The plan called for Jensen himself to transfer to Yellowstone, and for assistant superintendent Frank Buono to go to Death Valley. Deputy Superintendent Mary Martin would lead the park, effective December 10, 1995. The last ranger left the same day.  Doug Scovill was temporarily reassigned to Death Valley National Park, but was able to continue his work at the Preserve:
Despite the stress of the Dollar Budget crisis, managers and employees tried to maintain the camaraderie that had formed among members of the small staff in the park's infancy. When it became clear that much of the staff would have to leave, Superintendent Jensen organized an all-employee four-wheel drive trip and campout in the Preserve. Park staffers and their families enjoyed the weekend, despite the sense of looming change.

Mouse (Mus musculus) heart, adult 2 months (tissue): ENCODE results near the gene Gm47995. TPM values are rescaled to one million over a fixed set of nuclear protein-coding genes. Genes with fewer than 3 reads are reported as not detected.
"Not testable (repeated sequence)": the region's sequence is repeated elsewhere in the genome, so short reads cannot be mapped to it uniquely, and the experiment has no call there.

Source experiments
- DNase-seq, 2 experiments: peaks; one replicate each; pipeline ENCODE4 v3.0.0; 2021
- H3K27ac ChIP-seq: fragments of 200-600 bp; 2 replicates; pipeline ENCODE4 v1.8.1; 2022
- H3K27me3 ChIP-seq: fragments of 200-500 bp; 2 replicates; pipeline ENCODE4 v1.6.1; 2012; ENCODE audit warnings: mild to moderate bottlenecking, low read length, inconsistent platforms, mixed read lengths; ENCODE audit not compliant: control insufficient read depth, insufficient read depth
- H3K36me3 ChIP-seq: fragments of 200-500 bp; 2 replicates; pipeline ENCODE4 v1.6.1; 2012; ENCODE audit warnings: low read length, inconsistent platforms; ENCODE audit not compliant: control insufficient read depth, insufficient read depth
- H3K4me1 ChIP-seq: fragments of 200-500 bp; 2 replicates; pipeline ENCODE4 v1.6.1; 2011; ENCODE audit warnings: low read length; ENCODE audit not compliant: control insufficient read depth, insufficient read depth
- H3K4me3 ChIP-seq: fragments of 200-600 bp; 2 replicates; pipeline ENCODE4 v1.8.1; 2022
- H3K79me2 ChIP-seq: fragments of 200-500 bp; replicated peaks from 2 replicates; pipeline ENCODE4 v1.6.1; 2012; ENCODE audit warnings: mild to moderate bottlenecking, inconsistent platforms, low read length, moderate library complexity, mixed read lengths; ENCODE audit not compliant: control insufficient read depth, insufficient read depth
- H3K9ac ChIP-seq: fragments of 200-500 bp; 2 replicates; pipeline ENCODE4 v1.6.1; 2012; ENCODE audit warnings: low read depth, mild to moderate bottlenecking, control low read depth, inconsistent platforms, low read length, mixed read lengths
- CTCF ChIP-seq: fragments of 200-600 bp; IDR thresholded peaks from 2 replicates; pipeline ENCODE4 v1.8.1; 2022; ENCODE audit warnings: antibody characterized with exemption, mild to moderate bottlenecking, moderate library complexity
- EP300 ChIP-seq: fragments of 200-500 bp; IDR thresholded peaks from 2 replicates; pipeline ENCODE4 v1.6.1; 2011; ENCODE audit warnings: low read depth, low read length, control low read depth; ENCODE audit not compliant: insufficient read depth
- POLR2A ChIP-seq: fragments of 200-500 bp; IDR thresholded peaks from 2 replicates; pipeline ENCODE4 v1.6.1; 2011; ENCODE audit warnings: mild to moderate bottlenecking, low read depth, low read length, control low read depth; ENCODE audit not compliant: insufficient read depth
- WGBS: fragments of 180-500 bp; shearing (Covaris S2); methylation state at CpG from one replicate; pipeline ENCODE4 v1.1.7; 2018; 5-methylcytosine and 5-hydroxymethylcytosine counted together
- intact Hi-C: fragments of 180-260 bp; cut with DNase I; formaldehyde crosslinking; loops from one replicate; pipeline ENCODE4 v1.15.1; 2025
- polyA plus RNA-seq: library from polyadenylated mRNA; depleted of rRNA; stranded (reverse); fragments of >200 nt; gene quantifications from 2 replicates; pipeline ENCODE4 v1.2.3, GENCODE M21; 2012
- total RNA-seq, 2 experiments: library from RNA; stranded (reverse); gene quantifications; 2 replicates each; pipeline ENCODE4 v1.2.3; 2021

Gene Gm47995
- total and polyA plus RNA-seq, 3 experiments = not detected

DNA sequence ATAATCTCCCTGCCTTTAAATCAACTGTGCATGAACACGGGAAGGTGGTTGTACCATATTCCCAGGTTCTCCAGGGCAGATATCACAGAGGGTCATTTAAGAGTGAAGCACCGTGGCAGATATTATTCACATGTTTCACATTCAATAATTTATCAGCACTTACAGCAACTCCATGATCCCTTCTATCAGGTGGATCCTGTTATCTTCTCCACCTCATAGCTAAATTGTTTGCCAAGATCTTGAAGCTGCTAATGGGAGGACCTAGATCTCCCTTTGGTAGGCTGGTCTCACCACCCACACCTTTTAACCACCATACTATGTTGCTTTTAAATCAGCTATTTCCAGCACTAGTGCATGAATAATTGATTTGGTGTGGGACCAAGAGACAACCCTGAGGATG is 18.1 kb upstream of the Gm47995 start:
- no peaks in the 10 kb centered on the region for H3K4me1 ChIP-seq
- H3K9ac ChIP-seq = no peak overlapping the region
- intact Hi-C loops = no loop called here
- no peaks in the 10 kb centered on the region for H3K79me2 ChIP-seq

Meanwhile, the battle between the Republican-controlled Congress and the Democratic White House continued to rage. The six-day shutdown of federal offices was lifted on November 20, when Clinton signed a continuing resolution that expired December 15, with the hope that the budgetary battles could be solved by that time. The Interior spending bill passed by Congress for Clinton's signature in December still called for a variety of environmentally destructive measures. In the final December bill, BLM was still allocated $600,000 to manage the Preserve, but the Park Service was given $1.1 million as well, plus $500,000 for planning. This amount was less than the $2.7 million requested by Clinton, but more than Lewis's original dollar budget. Language in the bill required the Park Service to manage the Preserve under the BLM's multiple-use regulations until a long-term management plan was completed. Additionally, that management plan had to be approved by the Appropriations Committees of the House and Senate before the Preserve would receive any more funding. Lewis, by virtue of his Appropriations Committee seat, would get to reject the plan and any funding for the Preserve until the Park Service agreed to his demands. The continuing resolution expired, and the government shut down again, sending NPS employees home nationwide. Frank Wheat, a Sierra Club activist who was instrumental in the passage of the CDPA, personally talked to White House Chief of Staff Leon Panetta to ensure that Clinton fully backed Mojave National Preserve. On the basis of the Mojave issue and many others, Clinton vetoed the bill the following Monday, December 18.